“It was really not a big transition (in college, Will to Mike) because of the way our defense was set up; the (Will) and the (Mike) were both stacked linebackers inside the box,” Irving said. “The only thing I had to adjust was my vision. As a (Will), I see lot of things coming towards me from the sideline, but in the middle, they come from a lot of different angles.”
Apparently, he made the transition pretty seamlessly - Irving played well enough to end his 2010 season with 92 tackles, seven sacks and with 21.5 tackles for loss last season which ranked him sixth in the nation. He totaled 39.5 TFL over his college career, even though he missed 2009. Irving is also talented in coverage - he had a team-high four interceptions in 2008. Wherever you find the ball, you’ll usually find Irving chasing, stripping or catching it.
While different draft ‘experts’ ranked anyone from Martez Wilson to Quan Sturdivant to Greg Jones as the top inside linebacker of the 2011 Draft, Denver had their eye on Irving from the start. Brian Xanders commented,
“At ‘Mike’ linebacker, the inside linebacker in this new 4-3, he was our No. 1 ‘Mike’ linebacker. We are excited about him because his instincts are so good. He was a serious player who loved football. He had some off-the-chart numbers too; he had 44 tackles for loss (Note: over his college career, Nate actually had 39.5). He is a very productive player and when we had him in here (in April) you could just tell that he really loved football and was very serious about the game. When he met Mr. (Pat) Bowlen about bringing back the Orange Crush, he had a big smile on his face and he enjoyed that.” John Elway added, "Nate Irving is an instinctual MLB who is a good fit for the type of defense we are building. Tough and always around the ball."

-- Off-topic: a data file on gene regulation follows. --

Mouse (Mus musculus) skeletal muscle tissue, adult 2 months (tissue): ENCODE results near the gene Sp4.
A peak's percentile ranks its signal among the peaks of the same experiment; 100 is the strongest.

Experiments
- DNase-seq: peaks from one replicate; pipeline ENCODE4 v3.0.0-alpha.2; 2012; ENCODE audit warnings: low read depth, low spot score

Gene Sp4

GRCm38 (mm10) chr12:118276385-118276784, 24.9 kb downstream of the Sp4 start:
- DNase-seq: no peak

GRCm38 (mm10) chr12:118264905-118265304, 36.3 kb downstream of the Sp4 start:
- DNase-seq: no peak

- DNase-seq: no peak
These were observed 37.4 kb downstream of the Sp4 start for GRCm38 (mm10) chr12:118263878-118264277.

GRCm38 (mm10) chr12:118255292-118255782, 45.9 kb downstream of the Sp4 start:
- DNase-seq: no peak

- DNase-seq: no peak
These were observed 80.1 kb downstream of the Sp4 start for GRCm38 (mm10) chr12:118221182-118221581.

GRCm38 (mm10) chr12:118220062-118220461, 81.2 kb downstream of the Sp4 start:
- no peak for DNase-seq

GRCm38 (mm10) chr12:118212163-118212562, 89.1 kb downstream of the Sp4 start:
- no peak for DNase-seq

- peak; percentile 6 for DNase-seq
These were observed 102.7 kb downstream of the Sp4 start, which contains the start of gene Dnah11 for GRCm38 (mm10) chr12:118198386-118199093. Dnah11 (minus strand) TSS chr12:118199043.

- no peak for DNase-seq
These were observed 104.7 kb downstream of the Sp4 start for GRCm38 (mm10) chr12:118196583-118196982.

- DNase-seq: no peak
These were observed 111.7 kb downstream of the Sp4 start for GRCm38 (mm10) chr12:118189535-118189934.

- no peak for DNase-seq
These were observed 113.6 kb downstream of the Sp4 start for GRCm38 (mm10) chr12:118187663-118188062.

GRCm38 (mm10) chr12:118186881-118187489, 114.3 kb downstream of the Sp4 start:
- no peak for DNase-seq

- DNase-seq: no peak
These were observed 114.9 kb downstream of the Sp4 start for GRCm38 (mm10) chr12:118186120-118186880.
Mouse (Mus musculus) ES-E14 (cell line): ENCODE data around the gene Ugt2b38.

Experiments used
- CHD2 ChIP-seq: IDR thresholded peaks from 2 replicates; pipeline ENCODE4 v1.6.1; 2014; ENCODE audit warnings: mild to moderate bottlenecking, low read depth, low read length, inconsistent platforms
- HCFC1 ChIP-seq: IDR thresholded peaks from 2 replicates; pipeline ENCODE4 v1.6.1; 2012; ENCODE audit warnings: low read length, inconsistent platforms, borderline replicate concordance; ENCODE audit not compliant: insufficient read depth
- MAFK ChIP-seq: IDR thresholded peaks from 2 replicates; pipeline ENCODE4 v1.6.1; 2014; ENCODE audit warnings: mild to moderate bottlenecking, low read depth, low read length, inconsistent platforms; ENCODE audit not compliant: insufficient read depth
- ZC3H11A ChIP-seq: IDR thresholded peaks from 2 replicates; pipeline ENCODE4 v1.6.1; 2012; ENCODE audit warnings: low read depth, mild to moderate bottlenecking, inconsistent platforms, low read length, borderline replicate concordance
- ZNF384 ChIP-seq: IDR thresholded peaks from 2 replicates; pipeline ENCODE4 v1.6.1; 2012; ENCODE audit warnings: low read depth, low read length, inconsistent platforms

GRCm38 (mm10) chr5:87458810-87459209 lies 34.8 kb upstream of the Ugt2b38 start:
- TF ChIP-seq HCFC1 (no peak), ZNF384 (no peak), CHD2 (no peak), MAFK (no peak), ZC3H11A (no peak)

Irving is a very intense player on the field - so much so that his nickname in college was ‘Predator’. This YouTube video gives you a pretty clear picture of why he’s called that. Additionally, he was a vocal leader of the Wolfpack defense, which made the move to MLB a natural. He redshirted his freshman year in college (2006), but in 2007 he had 52 tackles, and 27 of them came in the final four games. He was a starting linebacker for four of the last five games that season, only missing one start due to an illness. He notched five TFL in those five games. He also forced fumbles against Virginia Tech and Wake Forest.
The following season (2008) was a struggle at times - Nate injured his left ankle in a game against East Carolina, and aggravated it against Florida State. In all, he missed a third of the season, yet still managed to achieve 84 tackles. His four INTs were the most in history by a Wolfpack linebacker, and included a pick-six against Clemson on the first play from scrimmage. In his first game back from the ankle injury, against Duke, he had 10 tackles and a forced fumble. The following game against Wake Forest saw him scoring 11 tackles, including two tackles for loss and an eight-yard sack in NCS’s win.